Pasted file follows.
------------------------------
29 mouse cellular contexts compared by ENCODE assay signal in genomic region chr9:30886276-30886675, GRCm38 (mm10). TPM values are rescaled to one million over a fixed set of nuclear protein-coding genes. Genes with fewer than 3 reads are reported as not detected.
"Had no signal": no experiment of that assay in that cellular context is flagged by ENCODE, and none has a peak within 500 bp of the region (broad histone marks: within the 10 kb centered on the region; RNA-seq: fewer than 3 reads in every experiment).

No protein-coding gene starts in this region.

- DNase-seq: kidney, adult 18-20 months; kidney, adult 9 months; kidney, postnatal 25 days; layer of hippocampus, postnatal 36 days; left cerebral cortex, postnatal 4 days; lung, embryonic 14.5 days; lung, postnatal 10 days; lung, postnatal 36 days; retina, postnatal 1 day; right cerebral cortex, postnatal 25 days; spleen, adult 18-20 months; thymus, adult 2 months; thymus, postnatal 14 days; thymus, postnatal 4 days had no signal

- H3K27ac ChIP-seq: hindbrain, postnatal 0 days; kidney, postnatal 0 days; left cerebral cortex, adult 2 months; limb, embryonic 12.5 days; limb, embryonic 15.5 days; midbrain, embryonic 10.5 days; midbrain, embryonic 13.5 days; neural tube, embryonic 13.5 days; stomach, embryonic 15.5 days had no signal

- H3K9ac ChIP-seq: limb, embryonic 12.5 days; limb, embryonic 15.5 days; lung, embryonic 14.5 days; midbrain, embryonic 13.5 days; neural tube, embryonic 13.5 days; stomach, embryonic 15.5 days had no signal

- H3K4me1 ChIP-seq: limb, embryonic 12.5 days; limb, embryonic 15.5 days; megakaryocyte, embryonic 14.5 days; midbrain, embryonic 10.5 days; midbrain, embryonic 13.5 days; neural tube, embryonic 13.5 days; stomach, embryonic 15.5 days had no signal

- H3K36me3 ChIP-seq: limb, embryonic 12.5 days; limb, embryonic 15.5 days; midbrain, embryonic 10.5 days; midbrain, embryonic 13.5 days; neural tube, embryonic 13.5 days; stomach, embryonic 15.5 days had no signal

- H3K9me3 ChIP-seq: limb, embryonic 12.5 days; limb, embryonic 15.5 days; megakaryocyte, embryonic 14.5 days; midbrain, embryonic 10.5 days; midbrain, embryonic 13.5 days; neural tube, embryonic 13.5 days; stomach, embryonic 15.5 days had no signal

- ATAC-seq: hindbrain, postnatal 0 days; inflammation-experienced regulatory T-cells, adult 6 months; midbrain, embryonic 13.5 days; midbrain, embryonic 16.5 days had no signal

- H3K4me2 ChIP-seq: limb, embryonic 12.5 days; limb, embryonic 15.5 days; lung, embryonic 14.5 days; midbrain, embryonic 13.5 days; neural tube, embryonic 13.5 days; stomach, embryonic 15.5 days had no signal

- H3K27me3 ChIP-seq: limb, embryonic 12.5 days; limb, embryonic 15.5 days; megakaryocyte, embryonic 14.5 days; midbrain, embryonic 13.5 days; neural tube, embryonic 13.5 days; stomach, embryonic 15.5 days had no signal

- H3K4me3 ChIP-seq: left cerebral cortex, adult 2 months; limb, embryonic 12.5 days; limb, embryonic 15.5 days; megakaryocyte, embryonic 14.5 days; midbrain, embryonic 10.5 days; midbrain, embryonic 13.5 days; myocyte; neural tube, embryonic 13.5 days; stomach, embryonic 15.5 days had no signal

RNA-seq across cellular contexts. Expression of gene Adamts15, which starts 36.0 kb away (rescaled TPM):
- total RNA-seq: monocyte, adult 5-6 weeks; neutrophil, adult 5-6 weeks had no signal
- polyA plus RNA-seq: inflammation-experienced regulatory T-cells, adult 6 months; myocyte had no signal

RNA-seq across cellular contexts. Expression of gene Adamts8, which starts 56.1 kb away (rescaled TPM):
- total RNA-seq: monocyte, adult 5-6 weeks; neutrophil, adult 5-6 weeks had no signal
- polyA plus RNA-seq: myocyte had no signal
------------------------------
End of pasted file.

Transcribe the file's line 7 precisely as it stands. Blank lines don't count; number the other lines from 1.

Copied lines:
- H3K4me1 ChIP-seq: limb, embryonic 12.5 days; limb, embryonic 15.5 days; megakaryocyte, embryonic 14.5 days; midbrain, embryonic 10.5 days; midbrain, embryonic 13.5 days; neural tube, embryonic 13.5 days; stomach, embryonic 15.5 days had no signal